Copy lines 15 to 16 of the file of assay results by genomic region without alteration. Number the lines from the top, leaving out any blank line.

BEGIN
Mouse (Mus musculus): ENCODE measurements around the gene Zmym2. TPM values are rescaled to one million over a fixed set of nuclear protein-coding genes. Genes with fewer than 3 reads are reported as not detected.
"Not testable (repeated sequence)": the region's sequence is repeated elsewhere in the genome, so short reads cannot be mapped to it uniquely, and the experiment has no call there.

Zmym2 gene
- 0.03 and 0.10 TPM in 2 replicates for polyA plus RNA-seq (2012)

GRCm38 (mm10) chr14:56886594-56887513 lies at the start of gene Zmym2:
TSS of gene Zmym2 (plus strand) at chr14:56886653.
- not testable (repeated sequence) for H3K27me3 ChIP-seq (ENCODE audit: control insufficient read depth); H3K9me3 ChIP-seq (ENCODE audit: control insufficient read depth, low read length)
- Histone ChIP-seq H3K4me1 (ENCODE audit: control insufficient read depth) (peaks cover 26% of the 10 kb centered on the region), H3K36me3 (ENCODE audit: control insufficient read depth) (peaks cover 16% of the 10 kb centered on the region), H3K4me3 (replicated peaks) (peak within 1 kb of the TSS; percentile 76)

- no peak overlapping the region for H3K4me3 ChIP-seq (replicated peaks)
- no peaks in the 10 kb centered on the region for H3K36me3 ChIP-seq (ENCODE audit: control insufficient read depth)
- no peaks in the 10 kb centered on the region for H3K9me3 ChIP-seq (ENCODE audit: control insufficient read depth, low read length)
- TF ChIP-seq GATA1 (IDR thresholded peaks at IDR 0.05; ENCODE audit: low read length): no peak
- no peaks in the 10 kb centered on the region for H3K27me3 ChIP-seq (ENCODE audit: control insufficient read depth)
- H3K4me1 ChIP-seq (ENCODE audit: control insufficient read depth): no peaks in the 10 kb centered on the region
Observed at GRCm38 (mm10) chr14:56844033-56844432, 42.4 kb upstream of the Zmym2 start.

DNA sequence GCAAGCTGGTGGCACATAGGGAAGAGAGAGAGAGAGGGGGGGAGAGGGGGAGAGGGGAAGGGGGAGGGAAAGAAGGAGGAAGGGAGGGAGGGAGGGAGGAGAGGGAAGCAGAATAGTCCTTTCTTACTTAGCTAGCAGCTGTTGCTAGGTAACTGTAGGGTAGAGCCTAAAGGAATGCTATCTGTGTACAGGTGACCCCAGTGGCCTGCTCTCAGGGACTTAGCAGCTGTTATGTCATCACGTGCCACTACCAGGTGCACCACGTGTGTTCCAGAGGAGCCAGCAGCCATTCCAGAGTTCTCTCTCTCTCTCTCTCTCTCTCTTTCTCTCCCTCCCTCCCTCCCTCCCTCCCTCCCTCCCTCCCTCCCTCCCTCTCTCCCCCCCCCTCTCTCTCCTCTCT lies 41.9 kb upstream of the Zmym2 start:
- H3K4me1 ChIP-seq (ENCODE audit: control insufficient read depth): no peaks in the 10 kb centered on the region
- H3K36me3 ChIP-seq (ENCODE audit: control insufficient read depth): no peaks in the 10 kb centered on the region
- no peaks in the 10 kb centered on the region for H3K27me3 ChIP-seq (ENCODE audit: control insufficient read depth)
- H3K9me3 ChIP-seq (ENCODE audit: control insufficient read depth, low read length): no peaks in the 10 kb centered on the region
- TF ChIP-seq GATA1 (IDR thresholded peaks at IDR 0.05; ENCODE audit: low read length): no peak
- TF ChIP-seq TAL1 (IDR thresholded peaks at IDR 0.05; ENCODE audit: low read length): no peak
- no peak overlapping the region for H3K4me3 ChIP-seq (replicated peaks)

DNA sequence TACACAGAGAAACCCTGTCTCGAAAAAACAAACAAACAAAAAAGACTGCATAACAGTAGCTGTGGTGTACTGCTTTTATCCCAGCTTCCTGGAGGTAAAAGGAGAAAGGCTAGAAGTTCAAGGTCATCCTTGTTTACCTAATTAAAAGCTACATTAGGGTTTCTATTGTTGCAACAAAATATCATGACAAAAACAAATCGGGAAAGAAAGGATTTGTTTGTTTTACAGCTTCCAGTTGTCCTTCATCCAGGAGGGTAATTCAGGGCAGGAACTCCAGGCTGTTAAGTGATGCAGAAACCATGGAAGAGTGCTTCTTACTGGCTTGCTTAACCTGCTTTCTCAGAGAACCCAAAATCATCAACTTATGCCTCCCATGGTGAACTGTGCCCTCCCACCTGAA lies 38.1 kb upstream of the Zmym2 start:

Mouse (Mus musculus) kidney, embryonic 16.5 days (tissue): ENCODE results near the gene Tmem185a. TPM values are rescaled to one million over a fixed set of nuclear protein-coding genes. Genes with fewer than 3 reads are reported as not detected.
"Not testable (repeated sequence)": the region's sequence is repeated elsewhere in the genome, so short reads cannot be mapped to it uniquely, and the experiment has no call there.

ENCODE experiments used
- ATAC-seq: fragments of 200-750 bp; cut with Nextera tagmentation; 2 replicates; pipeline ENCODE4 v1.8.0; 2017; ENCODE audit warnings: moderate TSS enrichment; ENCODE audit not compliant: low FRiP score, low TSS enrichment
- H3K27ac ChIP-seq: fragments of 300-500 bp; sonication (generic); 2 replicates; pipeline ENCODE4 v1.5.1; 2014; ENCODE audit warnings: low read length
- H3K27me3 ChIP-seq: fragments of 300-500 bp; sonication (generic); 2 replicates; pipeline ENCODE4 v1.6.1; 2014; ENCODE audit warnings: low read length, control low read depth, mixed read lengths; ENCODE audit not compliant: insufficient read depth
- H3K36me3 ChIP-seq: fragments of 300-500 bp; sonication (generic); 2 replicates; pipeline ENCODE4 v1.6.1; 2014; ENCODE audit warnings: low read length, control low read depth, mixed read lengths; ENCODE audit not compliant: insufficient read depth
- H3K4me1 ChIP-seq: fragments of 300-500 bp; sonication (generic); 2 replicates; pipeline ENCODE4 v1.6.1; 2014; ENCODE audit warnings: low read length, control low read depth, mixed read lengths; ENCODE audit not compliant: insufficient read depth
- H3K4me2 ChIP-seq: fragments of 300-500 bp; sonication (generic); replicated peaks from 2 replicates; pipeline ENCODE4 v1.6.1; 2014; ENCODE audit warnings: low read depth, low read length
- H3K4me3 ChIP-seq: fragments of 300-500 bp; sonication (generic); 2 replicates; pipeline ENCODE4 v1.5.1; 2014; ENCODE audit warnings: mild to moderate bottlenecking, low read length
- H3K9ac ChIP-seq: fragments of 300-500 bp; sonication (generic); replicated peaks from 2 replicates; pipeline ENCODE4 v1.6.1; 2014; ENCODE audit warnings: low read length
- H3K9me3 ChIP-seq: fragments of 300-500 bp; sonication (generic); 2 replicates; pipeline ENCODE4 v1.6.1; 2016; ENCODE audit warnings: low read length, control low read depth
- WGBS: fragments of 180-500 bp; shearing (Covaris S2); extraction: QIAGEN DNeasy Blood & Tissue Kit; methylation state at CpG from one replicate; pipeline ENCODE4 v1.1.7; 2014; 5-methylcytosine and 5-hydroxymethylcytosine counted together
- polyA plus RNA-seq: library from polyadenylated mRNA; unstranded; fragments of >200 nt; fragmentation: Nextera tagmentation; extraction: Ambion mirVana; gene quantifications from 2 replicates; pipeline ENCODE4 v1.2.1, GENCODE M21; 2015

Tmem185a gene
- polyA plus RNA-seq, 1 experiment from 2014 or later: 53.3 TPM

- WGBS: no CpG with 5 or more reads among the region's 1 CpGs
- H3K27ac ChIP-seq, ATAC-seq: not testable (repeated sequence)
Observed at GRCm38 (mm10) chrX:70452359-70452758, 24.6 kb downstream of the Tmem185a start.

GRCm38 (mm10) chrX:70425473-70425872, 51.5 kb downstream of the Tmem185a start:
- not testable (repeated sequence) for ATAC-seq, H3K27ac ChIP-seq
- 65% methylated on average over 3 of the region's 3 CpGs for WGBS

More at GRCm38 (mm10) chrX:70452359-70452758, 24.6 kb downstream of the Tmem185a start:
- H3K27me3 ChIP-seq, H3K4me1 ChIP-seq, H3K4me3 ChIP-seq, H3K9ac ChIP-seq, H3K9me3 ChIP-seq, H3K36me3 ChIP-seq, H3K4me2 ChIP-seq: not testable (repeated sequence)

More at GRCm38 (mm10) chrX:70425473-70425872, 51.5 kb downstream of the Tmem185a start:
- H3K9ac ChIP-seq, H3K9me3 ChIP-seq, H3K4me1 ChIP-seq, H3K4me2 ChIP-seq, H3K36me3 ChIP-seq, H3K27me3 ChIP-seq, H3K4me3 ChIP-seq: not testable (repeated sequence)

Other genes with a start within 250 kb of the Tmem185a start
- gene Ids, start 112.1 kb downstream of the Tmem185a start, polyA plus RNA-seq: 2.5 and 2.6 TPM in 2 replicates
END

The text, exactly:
Observed at GRCm38 (mm10) chr14:56844033-56844432, 42.4 kb upstream of the Zmym2 start.

DNA sequence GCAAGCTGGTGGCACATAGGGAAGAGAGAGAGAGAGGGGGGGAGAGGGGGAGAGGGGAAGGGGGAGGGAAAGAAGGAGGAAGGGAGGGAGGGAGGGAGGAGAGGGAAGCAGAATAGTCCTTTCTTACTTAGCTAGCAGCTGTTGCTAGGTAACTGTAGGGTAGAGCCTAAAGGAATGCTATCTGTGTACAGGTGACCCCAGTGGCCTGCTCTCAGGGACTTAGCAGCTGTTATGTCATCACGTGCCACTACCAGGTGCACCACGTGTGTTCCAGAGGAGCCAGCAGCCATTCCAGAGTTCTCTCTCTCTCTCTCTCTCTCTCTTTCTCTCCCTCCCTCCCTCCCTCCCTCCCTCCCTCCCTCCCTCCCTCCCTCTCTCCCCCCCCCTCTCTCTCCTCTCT lies 41.9 kb upstream of the Zmym2 start: